Podcast 19 – Jessica joins me to discuss GTA 3 and more

djmcloud.com podcast #19: Jessica stops by as we talk about GTA III for iOS and mention Google Music–and our music

listen: download the aac or download the mp3

subscribe via RSS

subscribe via iTunes

hosted by Dan (@pacificpelican)


and Jessica (@JessicaMcKeown)


show notes (Dec. 16, 2011)

iOS game:

Grand Theft Auto 3 (10th anniversary edition)


also available for Android:


From the intro credits music to the crazy radio stations (“Jah,” “Head Radio”) to the eccentric, boxy and gently rising street grid, which is utterly mapped to the inner synapses of the greatest minds of my generation: it’s the game that ranks as very possibly the greatest video game of all time, starting in 2001 as a PlayStation 2 game and moving eventually to Xbox and PC before living middle age as “Liberty City Stories” on early attempts to take such scale of games to mobile as on the PSP before now finally living a grand old age as the one that came first (before the wild Vice City, the brilliant San Andreas, and the imperfect but impeccably tuned GTA V, before the transcendently good Red Dead Redemption) and laid out an amazingly large amount of the formula, fully formed, onto the public.  We’re talking about the deadpan timbre of the satire in the game, the utter corruption of power, the un-deniability of the wary protagonist, the complexity of the game’s universe, and the weapons–oh the many weapons.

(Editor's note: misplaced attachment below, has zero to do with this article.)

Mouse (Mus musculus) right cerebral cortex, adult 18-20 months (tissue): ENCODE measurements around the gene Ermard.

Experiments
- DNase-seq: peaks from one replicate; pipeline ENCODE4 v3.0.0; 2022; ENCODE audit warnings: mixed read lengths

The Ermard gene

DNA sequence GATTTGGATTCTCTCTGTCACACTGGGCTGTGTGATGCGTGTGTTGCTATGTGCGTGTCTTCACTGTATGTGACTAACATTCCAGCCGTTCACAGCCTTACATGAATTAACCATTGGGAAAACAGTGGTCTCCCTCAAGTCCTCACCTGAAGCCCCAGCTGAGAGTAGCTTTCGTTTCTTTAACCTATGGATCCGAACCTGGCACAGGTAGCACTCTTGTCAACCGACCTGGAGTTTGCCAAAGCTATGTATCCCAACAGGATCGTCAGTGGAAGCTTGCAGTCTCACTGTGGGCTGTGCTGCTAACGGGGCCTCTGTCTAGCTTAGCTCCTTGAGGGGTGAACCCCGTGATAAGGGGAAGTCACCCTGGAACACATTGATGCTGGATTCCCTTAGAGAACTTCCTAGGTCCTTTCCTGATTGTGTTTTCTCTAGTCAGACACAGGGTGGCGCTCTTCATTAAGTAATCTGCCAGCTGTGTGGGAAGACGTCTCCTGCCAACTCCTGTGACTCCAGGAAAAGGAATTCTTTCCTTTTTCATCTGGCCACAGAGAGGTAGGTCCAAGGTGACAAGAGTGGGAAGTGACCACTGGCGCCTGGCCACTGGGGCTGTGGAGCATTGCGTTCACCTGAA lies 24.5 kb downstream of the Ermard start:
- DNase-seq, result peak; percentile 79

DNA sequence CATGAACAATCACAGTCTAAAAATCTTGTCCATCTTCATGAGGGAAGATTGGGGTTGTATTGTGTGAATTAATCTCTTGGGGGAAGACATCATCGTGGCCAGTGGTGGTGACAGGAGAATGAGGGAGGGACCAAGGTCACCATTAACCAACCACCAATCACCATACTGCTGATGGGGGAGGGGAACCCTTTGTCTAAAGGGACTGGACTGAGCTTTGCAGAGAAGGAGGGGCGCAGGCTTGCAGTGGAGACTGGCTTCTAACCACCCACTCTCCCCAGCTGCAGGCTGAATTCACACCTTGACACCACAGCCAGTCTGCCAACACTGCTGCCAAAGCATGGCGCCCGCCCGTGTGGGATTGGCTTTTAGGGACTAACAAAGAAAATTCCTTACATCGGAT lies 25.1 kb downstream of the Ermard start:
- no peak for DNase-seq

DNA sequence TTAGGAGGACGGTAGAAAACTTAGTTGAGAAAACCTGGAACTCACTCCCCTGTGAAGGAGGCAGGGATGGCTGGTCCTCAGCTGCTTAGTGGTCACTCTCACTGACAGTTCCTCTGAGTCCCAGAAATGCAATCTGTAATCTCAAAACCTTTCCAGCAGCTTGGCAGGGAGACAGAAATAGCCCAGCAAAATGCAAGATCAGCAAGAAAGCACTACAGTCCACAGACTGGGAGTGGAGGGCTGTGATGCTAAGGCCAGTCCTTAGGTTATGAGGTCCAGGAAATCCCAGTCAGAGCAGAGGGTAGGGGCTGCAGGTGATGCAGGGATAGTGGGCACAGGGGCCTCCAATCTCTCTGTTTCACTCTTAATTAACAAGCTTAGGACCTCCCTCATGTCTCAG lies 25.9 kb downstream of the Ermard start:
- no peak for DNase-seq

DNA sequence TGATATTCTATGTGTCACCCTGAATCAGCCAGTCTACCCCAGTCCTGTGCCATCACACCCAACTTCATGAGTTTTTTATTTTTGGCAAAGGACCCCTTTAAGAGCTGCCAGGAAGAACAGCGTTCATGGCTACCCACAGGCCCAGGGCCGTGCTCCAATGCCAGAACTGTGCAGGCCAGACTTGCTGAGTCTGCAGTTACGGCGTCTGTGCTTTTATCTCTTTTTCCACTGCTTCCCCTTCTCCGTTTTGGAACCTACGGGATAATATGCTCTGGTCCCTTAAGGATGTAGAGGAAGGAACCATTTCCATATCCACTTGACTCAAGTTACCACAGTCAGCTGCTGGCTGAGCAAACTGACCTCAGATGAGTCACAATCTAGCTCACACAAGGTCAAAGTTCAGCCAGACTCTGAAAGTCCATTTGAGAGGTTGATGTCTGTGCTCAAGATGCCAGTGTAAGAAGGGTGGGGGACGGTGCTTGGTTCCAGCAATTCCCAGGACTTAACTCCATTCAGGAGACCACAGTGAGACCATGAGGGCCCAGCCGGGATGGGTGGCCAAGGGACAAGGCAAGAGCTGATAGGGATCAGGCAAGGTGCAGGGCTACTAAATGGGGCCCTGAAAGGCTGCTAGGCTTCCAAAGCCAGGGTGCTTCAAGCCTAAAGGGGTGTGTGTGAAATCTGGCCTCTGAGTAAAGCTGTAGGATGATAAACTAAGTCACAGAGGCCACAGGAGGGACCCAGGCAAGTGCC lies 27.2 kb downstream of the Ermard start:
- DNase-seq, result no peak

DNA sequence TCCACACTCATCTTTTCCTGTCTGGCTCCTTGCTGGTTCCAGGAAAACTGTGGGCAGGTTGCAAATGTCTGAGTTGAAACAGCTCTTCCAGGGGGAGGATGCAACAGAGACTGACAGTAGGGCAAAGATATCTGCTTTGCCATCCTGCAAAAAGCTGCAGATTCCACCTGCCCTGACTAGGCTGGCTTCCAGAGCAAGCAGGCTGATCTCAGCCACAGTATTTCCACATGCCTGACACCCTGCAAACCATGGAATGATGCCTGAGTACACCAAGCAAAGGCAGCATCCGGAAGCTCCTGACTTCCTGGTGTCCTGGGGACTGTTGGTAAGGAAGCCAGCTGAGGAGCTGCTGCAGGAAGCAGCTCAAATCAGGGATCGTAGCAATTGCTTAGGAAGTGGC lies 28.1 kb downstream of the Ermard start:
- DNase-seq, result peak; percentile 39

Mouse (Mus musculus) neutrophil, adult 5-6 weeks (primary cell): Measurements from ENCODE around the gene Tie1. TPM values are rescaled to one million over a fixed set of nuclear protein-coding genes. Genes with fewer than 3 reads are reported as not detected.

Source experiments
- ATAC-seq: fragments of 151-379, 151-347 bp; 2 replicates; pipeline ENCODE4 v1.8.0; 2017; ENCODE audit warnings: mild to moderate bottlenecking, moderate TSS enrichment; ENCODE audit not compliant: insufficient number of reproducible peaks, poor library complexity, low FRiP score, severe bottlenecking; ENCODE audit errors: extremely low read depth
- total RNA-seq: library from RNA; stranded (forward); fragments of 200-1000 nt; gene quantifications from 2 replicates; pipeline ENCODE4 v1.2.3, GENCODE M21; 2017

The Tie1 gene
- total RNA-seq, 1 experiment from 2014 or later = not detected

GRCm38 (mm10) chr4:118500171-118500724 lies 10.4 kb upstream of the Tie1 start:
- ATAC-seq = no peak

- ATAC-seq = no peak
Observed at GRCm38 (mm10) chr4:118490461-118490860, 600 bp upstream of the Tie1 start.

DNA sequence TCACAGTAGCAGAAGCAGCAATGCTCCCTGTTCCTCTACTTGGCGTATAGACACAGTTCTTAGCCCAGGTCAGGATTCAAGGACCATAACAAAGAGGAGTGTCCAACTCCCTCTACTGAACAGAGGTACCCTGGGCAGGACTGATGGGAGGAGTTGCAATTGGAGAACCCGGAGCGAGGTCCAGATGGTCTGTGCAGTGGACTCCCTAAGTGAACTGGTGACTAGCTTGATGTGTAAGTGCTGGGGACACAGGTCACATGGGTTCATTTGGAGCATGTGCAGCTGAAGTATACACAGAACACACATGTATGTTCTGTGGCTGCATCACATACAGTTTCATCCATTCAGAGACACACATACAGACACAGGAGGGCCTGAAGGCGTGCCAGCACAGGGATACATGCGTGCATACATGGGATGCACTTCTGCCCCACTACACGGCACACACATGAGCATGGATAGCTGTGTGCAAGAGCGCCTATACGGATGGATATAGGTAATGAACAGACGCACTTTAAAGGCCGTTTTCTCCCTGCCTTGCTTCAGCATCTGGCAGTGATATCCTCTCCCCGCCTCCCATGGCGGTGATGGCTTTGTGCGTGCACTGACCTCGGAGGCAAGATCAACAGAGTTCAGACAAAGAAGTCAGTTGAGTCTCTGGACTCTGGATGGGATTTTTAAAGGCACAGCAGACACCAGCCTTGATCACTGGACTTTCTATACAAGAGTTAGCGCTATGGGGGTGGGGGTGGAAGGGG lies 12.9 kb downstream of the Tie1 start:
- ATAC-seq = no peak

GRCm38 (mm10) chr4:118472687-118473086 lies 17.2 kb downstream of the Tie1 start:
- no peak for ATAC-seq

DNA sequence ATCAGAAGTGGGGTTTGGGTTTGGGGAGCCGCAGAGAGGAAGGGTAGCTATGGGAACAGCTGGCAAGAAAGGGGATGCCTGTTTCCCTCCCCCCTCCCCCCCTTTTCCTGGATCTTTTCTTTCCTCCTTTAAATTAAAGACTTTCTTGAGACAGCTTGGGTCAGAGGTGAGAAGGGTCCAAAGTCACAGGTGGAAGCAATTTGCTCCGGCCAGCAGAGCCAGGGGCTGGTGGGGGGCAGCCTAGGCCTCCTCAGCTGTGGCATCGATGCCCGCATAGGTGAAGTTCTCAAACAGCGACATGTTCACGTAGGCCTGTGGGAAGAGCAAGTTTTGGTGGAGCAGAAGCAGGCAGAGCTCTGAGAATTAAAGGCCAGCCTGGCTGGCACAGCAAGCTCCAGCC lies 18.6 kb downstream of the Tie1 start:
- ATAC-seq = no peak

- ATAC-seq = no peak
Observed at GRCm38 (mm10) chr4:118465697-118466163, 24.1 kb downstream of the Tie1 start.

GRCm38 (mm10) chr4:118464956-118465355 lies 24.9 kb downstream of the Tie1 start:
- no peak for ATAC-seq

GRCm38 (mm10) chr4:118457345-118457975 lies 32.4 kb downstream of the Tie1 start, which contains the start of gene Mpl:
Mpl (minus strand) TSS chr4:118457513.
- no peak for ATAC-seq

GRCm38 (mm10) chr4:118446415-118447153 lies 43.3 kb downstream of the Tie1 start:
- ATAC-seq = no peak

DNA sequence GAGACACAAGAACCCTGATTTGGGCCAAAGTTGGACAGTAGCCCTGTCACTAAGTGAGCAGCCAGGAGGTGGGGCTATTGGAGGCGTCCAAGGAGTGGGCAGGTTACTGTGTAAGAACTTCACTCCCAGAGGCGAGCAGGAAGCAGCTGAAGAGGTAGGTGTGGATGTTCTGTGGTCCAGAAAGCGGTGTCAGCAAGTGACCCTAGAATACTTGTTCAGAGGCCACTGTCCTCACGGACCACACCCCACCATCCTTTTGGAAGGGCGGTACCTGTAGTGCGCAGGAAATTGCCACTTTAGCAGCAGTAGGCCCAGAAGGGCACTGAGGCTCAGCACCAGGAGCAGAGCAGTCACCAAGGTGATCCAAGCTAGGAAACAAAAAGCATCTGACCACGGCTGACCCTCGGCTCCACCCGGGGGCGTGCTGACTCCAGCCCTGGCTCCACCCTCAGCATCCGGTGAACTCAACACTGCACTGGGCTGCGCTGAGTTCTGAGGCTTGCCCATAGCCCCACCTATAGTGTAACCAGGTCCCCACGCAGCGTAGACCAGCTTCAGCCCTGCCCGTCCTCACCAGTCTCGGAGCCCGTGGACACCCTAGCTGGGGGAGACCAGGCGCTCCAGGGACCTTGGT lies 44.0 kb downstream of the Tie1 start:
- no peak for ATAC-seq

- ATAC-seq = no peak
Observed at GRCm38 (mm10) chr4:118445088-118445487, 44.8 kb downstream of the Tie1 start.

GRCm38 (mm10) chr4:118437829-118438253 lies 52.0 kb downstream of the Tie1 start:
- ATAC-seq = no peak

Limitations present in GTA III and subsequently fixed in Liberty City Stories are present again–no baseball bat damaging vehicles, no motorcycles at all–still it’s incredible to see such an advanced game from ten years ago compacted down but utterly playable on an iPhone 4S.  It doesn’t hurt that I have pleasant associations with the game, but get through the fog memory and try it yourself–you’ll probably be surprised at how good the game is even today.

The Neener Band Blog


Our music.  More songs like “Occupy Your Mind” (as heard on this podcast) forthcoming.

Google Music:


Music “locker service” that allows anyone to store up to 20,000 songs and stream them to their devices via the web.